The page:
Disability was the most common issue in the complaints we received, reported 595 times. Race was the next most common (188), followed by sex (169) and sexual harassment (122). In total, 1877 issues were raised across 890 complaints. The issues raised in 2018–19 are consistent with recent years.
“Every day at the Commission, we speak to people who have missed out on opportunities at work or in education, people who have been denied services because of how they look or where they’re from, people who have been vilified or harassed because of who they are,” said the Victorian Equal Opportunity and Human Rights Commissioner, Kristen Hilton.
“As the anti-discrimination regulator, it’s our job to support individuals who’ve experienced discrimination, harassment and vilification and to help all Victorians exercise their human rights.”
Just over half of the complaints received in 2018–19 occurred in the workplace (52%), while a further quarter (26%) related to provision of goods and services. The remaining complaints occurred mainly in education and accommodation, with a small number of issues reported in clubs, sports and local government.
“The data tells us that discrimination can occur in many different parts of public life,” said Commissioner Hilton. “This year, we’ve worked closely with government, public authorities, private organisations, community organisations and members of the public to better understand the issues, respond effectively and work together towards a fairer, safer and more inclusive Victoria.”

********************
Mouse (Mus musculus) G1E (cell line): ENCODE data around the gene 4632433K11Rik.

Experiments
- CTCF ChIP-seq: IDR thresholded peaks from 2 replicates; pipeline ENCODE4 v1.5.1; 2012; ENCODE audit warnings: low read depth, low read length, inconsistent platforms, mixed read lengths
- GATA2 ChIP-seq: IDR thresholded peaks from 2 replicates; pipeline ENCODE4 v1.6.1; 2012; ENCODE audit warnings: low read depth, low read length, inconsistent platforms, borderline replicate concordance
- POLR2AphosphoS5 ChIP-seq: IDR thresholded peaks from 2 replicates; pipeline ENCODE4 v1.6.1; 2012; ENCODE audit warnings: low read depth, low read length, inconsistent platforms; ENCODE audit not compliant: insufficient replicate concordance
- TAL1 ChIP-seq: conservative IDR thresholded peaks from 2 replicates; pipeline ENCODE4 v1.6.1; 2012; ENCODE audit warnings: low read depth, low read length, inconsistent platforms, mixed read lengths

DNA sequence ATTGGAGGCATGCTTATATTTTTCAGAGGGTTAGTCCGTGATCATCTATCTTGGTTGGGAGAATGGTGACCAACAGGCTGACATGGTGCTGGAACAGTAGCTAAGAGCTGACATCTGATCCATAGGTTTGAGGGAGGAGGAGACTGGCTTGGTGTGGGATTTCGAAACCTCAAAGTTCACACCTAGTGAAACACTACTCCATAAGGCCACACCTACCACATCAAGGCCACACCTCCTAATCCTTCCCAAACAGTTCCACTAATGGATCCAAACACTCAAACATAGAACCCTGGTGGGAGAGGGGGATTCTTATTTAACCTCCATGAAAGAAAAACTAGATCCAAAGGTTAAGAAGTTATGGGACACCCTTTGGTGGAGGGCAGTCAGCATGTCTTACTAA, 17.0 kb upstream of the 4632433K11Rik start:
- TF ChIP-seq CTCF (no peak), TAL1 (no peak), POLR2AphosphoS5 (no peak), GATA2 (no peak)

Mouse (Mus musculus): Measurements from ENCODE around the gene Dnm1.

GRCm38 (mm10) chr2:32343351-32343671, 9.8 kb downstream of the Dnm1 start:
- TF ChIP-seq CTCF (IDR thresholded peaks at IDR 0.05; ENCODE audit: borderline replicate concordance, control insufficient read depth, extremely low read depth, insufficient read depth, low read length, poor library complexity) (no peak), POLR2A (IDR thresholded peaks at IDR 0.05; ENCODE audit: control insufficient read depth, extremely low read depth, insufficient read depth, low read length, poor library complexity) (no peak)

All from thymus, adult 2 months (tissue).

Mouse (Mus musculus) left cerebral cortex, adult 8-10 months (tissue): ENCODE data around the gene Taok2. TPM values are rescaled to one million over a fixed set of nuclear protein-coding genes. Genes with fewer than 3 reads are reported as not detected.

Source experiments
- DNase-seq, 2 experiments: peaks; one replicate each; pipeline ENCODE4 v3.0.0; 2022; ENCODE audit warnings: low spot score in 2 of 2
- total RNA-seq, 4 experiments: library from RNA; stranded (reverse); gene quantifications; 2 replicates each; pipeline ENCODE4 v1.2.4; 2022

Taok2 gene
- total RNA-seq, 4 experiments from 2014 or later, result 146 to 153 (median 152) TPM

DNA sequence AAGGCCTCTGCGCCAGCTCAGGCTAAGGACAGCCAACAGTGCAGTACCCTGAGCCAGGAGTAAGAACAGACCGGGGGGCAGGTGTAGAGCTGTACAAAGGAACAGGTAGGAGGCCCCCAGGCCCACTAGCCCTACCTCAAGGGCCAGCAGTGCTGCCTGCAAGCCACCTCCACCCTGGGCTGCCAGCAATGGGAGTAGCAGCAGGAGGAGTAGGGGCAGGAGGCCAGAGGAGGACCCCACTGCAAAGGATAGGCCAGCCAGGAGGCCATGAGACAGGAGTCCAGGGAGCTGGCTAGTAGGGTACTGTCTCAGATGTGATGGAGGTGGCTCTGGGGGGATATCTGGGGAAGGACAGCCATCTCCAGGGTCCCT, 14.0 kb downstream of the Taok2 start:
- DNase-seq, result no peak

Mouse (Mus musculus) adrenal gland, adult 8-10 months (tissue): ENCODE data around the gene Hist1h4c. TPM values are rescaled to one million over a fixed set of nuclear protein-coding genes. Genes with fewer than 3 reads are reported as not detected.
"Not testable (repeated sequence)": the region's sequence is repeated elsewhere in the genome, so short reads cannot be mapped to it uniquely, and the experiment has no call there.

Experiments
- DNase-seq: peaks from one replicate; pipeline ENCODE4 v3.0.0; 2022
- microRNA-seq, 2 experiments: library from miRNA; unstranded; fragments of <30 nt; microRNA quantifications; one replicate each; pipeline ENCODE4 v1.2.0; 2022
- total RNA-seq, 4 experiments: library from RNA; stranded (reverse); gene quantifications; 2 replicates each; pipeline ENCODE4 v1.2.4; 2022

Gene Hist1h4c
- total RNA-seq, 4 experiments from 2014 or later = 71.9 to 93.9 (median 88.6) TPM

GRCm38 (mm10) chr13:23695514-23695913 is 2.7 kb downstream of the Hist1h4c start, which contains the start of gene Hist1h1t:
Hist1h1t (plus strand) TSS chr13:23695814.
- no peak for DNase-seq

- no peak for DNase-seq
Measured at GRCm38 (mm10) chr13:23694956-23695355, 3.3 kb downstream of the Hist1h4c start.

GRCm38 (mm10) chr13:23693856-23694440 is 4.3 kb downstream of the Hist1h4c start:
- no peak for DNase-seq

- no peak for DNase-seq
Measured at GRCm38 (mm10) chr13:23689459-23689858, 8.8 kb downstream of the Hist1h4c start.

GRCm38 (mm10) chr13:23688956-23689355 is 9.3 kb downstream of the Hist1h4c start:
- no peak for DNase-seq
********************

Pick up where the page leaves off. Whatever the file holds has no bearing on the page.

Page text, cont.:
The Annual Report also highlights our recent work to build a human rights culture across the state. Last year, we published two landmark reports: the third report from our independent review into sex discrimination and sexual harassment in Victoria Police; and Fair-minded cover, the report from our first-ever investigation, focused on the discrimination experienced by people with mental health conditions when seeking travel insurance.
“Independent reviews and investigations are a crucial tool for bringing about systemic change,” said Commissioner Hilton. “While there’s no doubt this kind of work is complex and can be challenging, we know from experience that independent reviews and investigations can be a real catalyst for change, improving conditions for individuals, organisations and the community.”
During 2018–19, we continued our education programs, including the launch of Raise It!, a dynamic toolkit to help employers and employees tackle difficult conversations about sexual harassment, pregnancy discrimination and flexible work. We also intervened in a number of legal cases to champion human rights and equality, and advocated for greater enforcement powers under the Equal Opportunity Act 2010.